Faculty-led Travel


By Meg (Canning) Musante ’02

Lynn Shelley, Ph.D., was impressed with her students’ brains during her course, Service Learning in Psychology, and she was blown away by their hearts during a related service work trip to Guatemala a year ago. In the unique course, students meet regularly during the semester and then travel to complete 40 hours of service learning, coordinated through a local mission and led by Dr. Shelley.

For the first half of the semester, junior and senior psychology majors—for the most part—learn about “voluntourism” and the ethics behind the trip, for which they collectively raise $8,000 to $10,000. “We serve the people and learn from the local experts while we’re there,” says Dr. Shelley. “We’re there to learn about Guatemala’s culture and some of the issues its citizens face, from poverty, malnutrition, and lack of access to medical and psychological care, and lack of clean water and sanitation.”

Kat Howland ’19 admitted she was hesitant at first but is so thankful she went on the trip. “I stepped out of my comfort zone,” Howland says. “Now, in my job, I am less intimidated to handle situations from the beginning to the end.”

Howland and her 12 classmates fed infants in the Casa Jackson malnutrition center, provided protein meals to 200 children in a teen outreach center, and delivered water filtration systems to 12 families in the mountains, providing them with clean water for up to 10 years.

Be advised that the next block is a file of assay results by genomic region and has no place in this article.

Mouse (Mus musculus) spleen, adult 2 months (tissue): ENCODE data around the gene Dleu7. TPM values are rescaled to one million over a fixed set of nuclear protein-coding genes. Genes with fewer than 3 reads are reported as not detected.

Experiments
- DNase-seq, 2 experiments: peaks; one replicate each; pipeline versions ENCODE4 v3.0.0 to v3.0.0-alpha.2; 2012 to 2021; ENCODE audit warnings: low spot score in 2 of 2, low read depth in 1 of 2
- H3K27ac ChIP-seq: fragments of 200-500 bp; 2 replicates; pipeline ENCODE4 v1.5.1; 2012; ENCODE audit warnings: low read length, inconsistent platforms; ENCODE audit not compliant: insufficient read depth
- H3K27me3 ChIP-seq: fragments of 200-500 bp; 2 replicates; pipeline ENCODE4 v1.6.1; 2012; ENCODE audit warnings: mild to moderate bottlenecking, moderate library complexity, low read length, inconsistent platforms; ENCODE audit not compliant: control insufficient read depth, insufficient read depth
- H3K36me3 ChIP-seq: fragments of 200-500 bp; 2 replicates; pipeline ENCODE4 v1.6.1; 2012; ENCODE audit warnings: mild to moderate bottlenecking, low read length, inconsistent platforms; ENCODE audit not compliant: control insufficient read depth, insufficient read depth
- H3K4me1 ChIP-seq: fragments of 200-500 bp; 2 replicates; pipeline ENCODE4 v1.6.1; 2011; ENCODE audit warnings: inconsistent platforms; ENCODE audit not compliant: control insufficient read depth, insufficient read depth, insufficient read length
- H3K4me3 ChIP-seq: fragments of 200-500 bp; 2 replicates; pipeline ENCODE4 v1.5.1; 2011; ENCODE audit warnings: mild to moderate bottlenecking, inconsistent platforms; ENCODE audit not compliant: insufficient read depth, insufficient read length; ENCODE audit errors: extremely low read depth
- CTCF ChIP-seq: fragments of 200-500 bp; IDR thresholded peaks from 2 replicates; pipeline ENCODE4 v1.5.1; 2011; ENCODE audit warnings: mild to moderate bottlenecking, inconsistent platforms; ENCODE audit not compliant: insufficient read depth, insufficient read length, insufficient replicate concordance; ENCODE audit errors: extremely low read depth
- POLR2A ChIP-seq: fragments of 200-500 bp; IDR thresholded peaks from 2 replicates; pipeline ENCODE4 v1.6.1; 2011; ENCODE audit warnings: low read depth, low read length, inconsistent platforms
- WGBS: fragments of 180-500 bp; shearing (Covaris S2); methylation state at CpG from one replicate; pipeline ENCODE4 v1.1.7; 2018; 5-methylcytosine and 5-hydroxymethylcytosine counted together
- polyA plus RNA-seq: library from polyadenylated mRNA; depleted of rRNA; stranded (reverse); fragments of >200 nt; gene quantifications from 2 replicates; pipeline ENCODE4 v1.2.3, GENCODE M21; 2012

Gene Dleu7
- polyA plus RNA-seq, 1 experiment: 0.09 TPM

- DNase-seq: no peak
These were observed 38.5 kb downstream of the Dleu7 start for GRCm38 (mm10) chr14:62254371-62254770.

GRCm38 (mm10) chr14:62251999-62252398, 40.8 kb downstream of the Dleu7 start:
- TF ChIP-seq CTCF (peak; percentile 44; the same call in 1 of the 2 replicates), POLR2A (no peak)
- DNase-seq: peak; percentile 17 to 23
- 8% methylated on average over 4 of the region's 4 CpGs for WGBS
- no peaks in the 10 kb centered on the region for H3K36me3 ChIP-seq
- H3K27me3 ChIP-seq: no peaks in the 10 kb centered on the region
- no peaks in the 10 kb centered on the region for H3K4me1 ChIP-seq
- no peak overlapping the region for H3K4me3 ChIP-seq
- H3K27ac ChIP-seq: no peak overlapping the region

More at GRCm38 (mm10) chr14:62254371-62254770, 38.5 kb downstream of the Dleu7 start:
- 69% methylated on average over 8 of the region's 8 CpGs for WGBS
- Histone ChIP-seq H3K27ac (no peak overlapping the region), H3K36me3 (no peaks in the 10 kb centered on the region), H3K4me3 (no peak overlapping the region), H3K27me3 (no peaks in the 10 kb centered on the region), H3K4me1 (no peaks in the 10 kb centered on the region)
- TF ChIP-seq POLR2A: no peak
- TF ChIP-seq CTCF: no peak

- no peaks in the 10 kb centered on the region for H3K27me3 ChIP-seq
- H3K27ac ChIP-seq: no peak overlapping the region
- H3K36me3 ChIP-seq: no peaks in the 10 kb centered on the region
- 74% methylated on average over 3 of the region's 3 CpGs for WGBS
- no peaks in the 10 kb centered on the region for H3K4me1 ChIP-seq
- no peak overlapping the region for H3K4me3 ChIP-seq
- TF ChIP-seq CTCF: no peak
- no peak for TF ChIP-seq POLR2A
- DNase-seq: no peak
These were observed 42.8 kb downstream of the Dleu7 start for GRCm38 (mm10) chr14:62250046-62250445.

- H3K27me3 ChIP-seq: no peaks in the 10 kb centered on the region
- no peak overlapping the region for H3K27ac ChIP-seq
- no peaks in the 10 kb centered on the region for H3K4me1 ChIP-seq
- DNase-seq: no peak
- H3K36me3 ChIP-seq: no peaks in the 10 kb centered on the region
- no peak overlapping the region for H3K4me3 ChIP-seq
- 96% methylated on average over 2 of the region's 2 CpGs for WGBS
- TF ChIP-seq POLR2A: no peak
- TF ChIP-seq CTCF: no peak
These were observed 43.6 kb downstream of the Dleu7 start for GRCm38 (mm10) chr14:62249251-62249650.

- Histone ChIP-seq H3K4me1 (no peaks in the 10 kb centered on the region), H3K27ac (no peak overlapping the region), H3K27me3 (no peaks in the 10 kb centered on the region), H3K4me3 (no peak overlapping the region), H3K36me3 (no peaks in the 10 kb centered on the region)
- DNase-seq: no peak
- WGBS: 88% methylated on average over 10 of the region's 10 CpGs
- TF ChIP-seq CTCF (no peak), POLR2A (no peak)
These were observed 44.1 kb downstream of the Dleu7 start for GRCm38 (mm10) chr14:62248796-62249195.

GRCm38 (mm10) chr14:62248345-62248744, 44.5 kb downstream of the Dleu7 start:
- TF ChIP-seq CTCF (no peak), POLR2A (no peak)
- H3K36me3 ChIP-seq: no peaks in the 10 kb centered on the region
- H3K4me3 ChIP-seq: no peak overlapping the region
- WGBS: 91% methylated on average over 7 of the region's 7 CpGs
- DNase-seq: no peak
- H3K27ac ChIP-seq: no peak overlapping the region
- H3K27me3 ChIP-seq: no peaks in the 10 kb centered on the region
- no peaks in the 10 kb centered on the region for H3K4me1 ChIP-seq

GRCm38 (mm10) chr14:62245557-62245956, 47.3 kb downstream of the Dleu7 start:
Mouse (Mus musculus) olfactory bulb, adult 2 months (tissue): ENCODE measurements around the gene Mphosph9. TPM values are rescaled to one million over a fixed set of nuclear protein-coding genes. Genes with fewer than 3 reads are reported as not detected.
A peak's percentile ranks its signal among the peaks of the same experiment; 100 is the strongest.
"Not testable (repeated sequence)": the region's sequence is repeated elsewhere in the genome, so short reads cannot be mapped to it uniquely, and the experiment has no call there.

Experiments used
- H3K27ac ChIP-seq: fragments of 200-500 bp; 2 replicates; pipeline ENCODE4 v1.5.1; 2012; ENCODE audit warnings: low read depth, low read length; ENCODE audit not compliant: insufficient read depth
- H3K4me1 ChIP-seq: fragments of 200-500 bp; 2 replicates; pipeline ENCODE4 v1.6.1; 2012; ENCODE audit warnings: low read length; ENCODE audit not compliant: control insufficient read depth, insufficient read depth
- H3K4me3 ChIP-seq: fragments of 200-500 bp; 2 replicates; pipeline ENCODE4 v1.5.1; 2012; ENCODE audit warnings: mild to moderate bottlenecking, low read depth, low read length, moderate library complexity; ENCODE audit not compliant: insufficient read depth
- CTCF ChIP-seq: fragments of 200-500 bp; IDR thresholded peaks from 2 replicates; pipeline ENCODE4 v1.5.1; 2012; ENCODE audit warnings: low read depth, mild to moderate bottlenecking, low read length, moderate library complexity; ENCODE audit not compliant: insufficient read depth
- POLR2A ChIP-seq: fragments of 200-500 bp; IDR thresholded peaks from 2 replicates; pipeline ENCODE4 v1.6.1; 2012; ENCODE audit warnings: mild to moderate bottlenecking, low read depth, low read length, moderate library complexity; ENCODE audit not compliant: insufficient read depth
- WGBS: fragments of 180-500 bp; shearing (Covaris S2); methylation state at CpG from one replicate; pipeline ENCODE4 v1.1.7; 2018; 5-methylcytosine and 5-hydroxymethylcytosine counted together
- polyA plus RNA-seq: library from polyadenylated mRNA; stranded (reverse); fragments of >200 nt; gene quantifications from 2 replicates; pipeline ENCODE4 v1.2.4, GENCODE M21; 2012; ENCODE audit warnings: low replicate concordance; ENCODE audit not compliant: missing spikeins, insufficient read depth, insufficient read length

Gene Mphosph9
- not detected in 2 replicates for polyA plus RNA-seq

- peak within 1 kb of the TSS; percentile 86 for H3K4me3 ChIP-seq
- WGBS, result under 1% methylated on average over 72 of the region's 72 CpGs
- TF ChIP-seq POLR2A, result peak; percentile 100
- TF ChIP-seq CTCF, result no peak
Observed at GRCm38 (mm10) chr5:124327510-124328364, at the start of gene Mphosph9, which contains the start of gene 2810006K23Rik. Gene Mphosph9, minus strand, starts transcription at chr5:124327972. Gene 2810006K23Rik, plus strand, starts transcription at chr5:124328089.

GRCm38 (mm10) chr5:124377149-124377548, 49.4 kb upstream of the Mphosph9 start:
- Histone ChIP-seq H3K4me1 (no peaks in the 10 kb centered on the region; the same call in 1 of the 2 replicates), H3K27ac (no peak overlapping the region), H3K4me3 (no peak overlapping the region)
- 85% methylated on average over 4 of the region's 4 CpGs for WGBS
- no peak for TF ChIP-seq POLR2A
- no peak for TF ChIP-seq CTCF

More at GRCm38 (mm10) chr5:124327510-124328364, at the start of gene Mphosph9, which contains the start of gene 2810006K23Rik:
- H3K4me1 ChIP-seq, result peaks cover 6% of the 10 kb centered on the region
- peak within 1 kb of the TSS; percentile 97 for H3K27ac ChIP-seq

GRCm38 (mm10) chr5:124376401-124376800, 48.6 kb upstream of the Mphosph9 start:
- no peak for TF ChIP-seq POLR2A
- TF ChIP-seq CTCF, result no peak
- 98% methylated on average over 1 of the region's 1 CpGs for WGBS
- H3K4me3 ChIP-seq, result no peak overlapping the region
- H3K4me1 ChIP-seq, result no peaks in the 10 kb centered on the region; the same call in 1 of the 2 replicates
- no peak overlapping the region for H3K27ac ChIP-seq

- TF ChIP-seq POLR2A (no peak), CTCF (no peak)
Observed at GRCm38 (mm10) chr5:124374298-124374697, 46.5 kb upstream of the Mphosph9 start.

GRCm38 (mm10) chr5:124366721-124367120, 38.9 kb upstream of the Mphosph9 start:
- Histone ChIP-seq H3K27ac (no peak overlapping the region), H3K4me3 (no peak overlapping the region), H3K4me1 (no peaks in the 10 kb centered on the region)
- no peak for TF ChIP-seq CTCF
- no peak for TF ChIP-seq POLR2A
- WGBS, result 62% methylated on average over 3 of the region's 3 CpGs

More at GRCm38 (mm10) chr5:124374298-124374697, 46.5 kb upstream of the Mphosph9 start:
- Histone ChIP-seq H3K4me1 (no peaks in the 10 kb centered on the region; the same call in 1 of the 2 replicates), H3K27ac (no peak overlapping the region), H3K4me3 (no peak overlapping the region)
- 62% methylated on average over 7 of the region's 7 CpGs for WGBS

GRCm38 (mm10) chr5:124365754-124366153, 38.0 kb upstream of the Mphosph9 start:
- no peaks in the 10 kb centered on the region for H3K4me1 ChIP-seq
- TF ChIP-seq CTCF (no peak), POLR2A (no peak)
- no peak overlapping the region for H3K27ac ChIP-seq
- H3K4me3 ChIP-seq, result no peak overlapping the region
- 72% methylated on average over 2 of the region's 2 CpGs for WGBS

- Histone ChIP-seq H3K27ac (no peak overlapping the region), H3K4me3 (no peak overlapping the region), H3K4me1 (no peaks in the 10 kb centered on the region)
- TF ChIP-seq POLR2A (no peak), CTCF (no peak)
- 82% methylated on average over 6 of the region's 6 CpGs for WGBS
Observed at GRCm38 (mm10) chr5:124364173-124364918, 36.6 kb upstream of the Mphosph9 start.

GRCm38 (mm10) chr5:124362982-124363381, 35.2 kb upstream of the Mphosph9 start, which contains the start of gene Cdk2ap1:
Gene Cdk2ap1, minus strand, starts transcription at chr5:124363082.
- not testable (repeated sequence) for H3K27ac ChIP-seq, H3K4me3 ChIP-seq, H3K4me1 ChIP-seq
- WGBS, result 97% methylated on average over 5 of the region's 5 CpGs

The group also built a home for the Godinez family, says student Jocelyn Hill ’20. “We used our own hands to benefit this family in a way that will change their lives,” she says. “Although it was not always easy, the family’s prayer at the end made us all realize that we were a part of something bigger than ourselves.”

Another afternoon, the students visited Hermano Pedro, a hospital and care center for individuals with disabilities and disorders, such as cerebral palsy. “We played with children because they receive little to no stimulation,” says Nicholas Cox ’19. “The experience was completely out of our comfort zones. School cannot prepare one for that type of powerful experience.”

For a number of the students, the Guatemala service learning trip was the most memorable experience during their time in college. “I learned how grateful I am for everyday life, as well as how amazing it feels to lend a helping hand, learn from others, and make connections I will remember for the rest of my life,” Howland says.

While the students spent most of their time giving back to the community, they also made sure to wake up early to watch the sun rise, barter at the markets, explore Antigua, and practice communicating with people who speak a different language. During their free day, the students climbed more than 8,300 feet to the top of Volcan Pacaya, an active volcano. Roasting marshmallows over the hotspots and admiring the views of Antigua were experiences they will never forget, says Maggie Kane ’20.

Also last spring, another faculty-led trip took place farther south. Professors Jennifer Hanselman, Ph.D., and Carsten Braun, Ph.D., led 14 students to the Galapagos Islands as the culmination of a tropical ecology course. Students explored the historic architecture, experienced a wide variety of tropical foods and fish, and snorkeled with whitetip reef sharks. “They were excited, passionate, and connected to what we learned during the semester,” says Dr. Hanselman. “It was an experience they will not soon forget.”


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